FROM THE ARCHIVE – FEBRUARY 2017…………….
I’ve never been a big fan of Valentine’s Day. At school it was just humiliating. There was always someone who had six cards and I usually had just one. You could guarantee that the one I had was not from the one person I wanted it to be from. Horrible, painful, a waste of time I used to think…..However if you put Valentine’s Day in it’s historical context it is actually quite interesting.
ROMAN TIMES – In early Roman times there was a pagan festival called ‘Lupercalia’ an ancient fertility ritual connected with the first day of spring. This was the day in mid-February when the birds would suddenly come alive after the bleak winter and start to look for a mate. Later in Roman times there were several men known as Valentine, the most interesting of whom was Saint Valentine of Rome. Valentine was an early Christian who was imprisoned by the Romans for conducting marriage ceremonies for soldiers who were forbidden to marry because they were Christian. He was thrown into prison and condemned to death. Whilst in prison he ‘healed’ the daughter of the jailer, who was blind, and restored her sight. Her name was Julia. Despite this good deed he was executed around 269 AD, legend has it that he left a note to Julia signed ‘Your Valentine’. Tragically for him, less than fifty years later Christianity became the official religion of the Roman Empire. It was just a few decades too late for Valentine.
IN THE BEGINNING – the foundation of Valentine’s Day is partly pagan and partly Roman. It is a day of romance and courtship. This idea was developed further by Chaucer in his Canterbury Tales when the idea of ‘courtly love’ became fashionable. When Shakespeare wrote ‘Romeo and Juliet’ one of his finest plays – he created a romance between two young, star-crossed lovers based in the elegant and historic city of Verona. Romeo was part of the Montague family whilst Juliet was a Capulet. The two families were at war at the time and their love was an impossibility. The play ends tragically with both Romeo and Juliet dead. Their story has become famous as the ultimate forbidden romance. To this day Juliet’s house in Verona and the balcony where she stood is a popular pilgrimage place for visitors from around the world. Young couples wait patiently to have their photograph taken with Juliet’s balcony in the background. Verona has become a city associated with love and romance.
Meanwhile, Shakespeare in ‘Hamlet’ has Ophelia speaking the following lines,
‘Tomorrow is St Valentine’s Day, All in the morning betime, And I a maid at your window, To be your Valentine’. (c. 1600)
By the 1790s ‘The Young Man’s Valentine Writer’ was published in Britain containing many sentimental verses for a young gentleman to send to his lover. Valentine cards were made with lace and ribbon. They were delivered by hand and later by post. It is estimated that almost half a million Valentine cards were sent in the UK by 1840. The fashion spread to America, where an enterprising young woman called Esther Howland began importing ribbon and lace from England to make similar cards. As postal services improved in the UK and America it became simple to send anonymous greetings to your ‘loved one’ on Valentine’s Day. Today it is estimated that almost 200 million Valentine cards are sent in the USA alone.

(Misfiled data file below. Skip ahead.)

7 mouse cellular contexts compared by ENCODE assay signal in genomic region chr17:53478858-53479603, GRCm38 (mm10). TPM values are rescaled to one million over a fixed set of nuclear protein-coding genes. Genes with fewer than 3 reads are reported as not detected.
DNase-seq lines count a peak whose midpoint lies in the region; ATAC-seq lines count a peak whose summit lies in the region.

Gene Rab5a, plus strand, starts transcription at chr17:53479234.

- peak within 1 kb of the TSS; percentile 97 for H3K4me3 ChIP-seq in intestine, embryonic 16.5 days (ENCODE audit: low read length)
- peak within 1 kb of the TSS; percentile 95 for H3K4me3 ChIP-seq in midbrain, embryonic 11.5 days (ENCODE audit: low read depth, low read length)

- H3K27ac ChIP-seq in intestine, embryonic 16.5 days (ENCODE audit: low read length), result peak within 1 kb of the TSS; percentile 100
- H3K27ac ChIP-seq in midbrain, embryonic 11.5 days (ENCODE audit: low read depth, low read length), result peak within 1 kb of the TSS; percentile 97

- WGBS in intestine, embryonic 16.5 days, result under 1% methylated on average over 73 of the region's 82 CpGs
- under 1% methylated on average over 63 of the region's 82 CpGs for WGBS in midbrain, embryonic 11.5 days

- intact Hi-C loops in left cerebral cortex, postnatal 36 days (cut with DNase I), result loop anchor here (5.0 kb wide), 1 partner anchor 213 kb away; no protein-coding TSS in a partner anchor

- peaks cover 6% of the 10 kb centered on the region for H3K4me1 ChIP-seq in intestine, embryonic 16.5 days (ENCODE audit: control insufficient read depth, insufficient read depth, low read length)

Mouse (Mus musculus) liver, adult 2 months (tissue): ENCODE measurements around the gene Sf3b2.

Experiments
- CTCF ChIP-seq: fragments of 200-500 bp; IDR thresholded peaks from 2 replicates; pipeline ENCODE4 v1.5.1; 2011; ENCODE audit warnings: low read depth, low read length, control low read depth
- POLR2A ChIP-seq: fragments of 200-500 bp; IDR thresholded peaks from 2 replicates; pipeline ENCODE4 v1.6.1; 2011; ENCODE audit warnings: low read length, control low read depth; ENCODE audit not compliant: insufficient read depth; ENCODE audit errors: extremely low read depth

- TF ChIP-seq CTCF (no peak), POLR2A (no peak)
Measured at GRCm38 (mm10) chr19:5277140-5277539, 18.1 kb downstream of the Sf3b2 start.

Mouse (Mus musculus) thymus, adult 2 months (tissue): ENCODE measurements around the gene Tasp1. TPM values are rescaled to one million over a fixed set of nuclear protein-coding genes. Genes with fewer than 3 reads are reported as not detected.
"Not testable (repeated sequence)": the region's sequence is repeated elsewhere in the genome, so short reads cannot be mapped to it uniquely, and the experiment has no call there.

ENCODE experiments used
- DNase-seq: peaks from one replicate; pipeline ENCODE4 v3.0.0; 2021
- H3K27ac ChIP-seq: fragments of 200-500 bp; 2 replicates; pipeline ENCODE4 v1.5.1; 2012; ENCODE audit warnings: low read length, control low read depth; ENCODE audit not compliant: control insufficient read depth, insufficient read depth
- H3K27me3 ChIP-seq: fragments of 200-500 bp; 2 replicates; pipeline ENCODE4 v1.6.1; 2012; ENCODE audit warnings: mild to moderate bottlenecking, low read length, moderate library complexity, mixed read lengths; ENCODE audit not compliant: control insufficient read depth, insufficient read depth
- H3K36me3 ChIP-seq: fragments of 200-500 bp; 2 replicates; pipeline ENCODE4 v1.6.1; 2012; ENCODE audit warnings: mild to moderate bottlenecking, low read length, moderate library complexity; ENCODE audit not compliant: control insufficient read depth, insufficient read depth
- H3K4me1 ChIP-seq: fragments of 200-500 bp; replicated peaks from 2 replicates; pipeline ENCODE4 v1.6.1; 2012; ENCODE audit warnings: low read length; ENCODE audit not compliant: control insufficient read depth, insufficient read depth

Starting a few years ago Verona has hosted a charming and whimsical ‘Verona in Love’ Festival every Valentine’s Day. The event includes a heart-shaped red carpet in Piazza dei Signori surrounded by cute little stalls selling chocolates, candles and ‘romantic gifts’. There are concerts, stage productions, heart-shaped balloons. This is a festival of love and romance, it is about honouring and appreciating romance. It is engaging and endearing in its honesty. After all Italy is the country of romance and what better place to be on Valentine’s Day. In the words of the Verona Tourist Office ‘Se Ami Qualcuno Portarlo a Verona’ which means ‘If you love someone then take them to Verona’. Let’s face it Valentine’s Day is big business in the 21st century and here in Verona it is also unexpectedly poignant.
- With thanks to the Tourist Office in Verona for creating this spectacular event in 2016.
- Photos courtesy of ‘Tourism Verona’
- For more about this charming event click ‘Dolcemente in Love’
- With thanks to Laura at ‘Bell’Asolo’ for bringing this festival to my attention.
- If you’d like to visit Verona then check out our ‘luxury package’ offered through our sister company: Grand Tourist
- Verona – City of Romeo and Juliet – Verona – City of Romance
- Questions or comments to Janet at Educated Traveller
- Verona, Venice, Palladian Villas are all included in Grand Tourist tours to the Veneto contact: firstname.lastname@example.org for more details or a tailor-made itinerary to one of these wonderful places.
Note – Verona is a fabulous small city to visit. The annual opera season in the Roman Arena is unmissable too.
La Traviata for me – just love this opera – always my favourite!